Feedback is a highly sought-after commodity that can help provide direction for both organizations and individuals alike. Unfortunately, this resource is often given incorrectly or goes unshared in the workplace outside of formal performance reviews. Here’s how you can start delivering effective feedback that brings out the best in your employees.
Understand the importance of feedback
A manager or supervisor who doesn’t understand the value feedback delivers is unlikely to provide it. If that sounds like you, take a look at these statics from officevibe.com:
- 40% of employees are actively disengaged when they get little or no feedback.
- 65% of employees want more feedback.
- Companies that implement regular employee feedback have 14.9% lower turnover rates.
An underperforming worker could be one constructive discussion away from producing work that meets or even exceeds expectations. At the same time, excellent employees could drift away from what they’re doing well if their positive behavior isn’t reinforced. It’s unfair to expect growth and positive results from employees if they aren’t made aware of what they’re doing right or wrong.
Be clear about the purpose of feedback
While it’s easier to enjoy giving positive feedback, our desire to be liked by those around us or to avoid conflict often results in any negative feedback being delivered in the form of the so-called “compliment sandwich.” It starts with a flood of compliments, squeezes in the relevant feedback, and then follows up with more compliments. If we expect our colleagues to find the truth in a sea of flattery, it’s unlikely we’ll get the results we’re looking for. Understand that the role of feedback isn’t to make others feel better; it’s to make them perform better.
It’s common to worry that if you give others feedback, it may be incorrect or unclear and could lead to the recipient performing worse than before. To help prevent this, objectively examine these individuals’ performance compared to what your expectations are, outline any gaps, and set aside the necessary time to prepare beforehand so that you can provide direction in clear and concrete terms.
Clarify your expectations and be specific
Write down some examples of the individual’s actions that you want to discuss. Your employee (or colleague) will likely ask for some and if you are unable to provide any, it’s doubtful that he or she will take your feedback as seriously.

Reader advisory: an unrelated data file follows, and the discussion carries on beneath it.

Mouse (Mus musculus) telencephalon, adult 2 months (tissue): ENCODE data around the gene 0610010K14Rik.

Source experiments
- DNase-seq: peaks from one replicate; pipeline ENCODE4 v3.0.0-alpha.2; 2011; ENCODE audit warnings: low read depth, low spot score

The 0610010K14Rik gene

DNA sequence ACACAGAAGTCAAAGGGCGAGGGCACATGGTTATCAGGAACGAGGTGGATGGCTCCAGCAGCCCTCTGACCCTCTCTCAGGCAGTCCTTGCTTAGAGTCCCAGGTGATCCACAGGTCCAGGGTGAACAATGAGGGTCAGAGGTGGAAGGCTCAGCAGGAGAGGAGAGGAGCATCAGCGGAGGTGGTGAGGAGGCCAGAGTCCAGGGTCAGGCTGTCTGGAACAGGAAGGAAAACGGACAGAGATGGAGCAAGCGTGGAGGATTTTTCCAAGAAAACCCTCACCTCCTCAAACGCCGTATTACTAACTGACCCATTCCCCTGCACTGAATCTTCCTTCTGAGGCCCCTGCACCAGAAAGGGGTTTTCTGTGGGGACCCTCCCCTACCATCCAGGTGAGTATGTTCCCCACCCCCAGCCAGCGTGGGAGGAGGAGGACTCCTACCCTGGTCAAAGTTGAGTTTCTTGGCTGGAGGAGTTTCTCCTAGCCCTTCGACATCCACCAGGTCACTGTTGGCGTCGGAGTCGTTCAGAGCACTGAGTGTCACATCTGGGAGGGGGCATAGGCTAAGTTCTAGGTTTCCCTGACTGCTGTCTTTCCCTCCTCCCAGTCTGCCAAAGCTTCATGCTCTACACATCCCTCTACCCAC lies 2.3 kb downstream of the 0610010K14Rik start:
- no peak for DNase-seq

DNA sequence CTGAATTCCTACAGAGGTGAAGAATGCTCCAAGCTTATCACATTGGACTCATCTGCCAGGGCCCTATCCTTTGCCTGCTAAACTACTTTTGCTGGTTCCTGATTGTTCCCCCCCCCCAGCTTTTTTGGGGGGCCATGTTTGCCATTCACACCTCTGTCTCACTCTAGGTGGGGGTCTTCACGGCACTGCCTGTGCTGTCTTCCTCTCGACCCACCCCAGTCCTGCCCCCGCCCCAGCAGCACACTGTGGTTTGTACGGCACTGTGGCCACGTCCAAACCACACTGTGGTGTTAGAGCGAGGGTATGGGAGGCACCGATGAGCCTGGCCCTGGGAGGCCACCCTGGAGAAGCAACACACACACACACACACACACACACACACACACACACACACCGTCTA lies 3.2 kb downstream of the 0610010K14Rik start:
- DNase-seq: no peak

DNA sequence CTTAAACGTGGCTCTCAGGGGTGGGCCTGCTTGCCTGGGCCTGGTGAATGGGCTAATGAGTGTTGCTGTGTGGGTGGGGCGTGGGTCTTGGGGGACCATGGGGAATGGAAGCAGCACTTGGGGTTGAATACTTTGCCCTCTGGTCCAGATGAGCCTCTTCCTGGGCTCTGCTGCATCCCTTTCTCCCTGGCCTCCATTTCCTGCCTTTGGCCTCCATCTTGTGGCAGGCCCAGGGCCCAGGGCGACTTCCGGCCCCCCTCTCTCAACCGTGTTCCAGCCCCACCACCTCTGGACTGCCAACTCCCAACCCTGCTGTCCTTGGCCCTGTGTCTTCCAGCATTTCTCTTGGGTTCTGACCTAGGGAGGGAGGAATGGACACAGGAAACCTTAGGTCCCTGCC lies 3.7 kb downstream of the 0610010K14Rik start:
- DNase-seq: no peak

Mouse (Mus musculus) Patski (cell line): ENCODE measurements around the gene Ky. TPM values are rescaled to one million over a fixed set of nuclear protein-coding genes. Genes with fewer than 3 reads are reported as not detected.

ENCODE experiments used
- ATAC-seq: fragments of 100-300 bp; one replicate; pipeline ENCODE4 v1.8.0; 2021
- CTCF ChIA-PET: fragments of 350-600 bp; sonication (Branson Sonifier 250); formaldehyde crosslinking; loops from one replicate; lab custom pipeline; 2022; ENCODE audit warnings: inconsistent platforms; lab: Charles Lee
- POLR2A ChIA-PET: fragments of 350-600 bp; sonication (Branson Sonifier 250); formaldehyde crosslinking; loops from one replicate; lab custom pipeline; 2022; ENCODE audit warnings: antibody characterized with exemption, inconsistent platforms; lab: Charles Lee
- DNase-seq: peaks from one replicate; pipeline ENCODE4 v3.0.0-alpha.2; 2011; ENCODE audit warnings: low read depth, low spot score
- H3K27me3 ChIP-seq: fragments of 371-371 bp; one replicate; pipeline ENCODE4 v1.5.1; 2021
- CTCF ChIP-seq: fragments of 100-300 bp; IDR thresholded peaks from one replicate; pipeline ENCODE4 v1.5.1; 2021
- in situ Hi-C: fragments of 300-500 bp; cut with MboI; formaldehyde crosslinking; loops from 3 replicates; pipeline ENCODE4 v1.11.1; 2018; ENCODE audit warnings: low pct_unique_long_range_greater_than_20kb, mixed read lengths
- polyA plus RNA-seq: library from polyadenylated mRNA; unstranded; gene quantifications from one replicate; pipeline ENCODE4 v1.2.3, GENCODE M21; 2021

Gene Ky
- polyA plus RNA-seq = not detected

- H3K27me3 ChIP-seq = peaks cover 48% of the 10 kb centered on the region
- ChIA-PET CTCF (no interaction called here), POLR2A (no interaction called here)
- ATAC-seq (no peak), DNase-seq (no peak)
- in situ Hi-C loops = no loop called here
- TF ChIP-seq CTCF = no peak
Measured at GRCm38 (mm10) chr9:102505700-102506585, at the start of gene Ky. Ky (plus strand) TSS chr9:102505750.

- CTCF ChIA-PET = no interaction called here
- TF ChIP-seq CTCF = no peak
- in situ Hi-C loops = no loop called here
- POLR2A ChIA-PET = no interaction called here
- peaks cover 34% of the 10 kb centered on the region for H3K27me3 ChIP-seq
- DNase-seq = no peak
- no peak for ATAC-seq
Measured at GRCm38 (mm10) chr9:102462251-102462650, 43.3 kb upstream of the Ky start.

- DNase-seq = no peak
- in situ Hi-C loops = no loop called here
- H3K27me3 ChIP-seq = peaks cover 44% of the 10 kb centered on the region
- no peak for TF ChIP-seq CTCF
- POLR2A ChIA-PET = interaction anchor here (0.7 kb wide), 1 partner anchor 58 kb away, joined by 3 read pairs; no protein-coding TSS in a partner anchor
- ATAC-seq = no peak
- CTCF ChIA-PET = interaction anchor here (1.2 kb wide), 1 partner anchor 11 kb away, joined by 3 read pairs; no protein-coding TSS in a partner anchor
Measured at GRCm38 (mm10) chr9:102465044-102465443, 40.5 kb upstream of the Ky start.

When your employees demonstrate phenomenal work, pinpoint precisely what it is that impressed you and then share that information with them. Simply saying “Great job!” doesn’t let them know how they should continue to perform. If the feedback is negative, be prepared to provide solutions or guidance in finding them. Providing direction for improvement is a good way to end the discussion on a positive note.
You should also set up a specific time to present your feedback. A casually delivered piece of advice or encouragement during a meeting or in passing can be helpful, but to provide effective feedback that produces results, you’ll need to deliver it in a one-on-one setting where you have each other’s undivided attention. This allows time for each of you to hear the other out and answer any questions that may arise.
As a leader or supervisor, you should be striving to help your employees grow professionally. Creating an environment in which feedback is plentiful is one of many ways you can do so. It may take some time to master, but when you fully understand the importance and purpose of feedback, and put forth the effort to deliver it clearly and thoughtfully, you, your employees and your organization all can reap tremendous benefits.
If you would like to learn more about how to increase your employees’ performance through executive coaching and training, contact Marjorie Engle using the information below.
Senior Vice President
Organizational Development & Family Business Services
Marjorie Engle guides clients and their companies through executive coaching, transition and succession planning, organizational analysis, conflict management, and corporate strategy development. A specialist in assessing and developing family councils, advisory boards and boards of directors, she has extensive experience with family-owned, closely held, and public companies across many industries, as well as with not-for-profit organizations.
Engle serves as associate director of the Kansas Family Business Forum, hosted by Wichita State University’s Center for Entrepreneurship. She holds a certificate in Family Business Advising with Fellow Status from The Family Firm Institute, is a certified coach with Family Business Partners, and a certified Change Leader.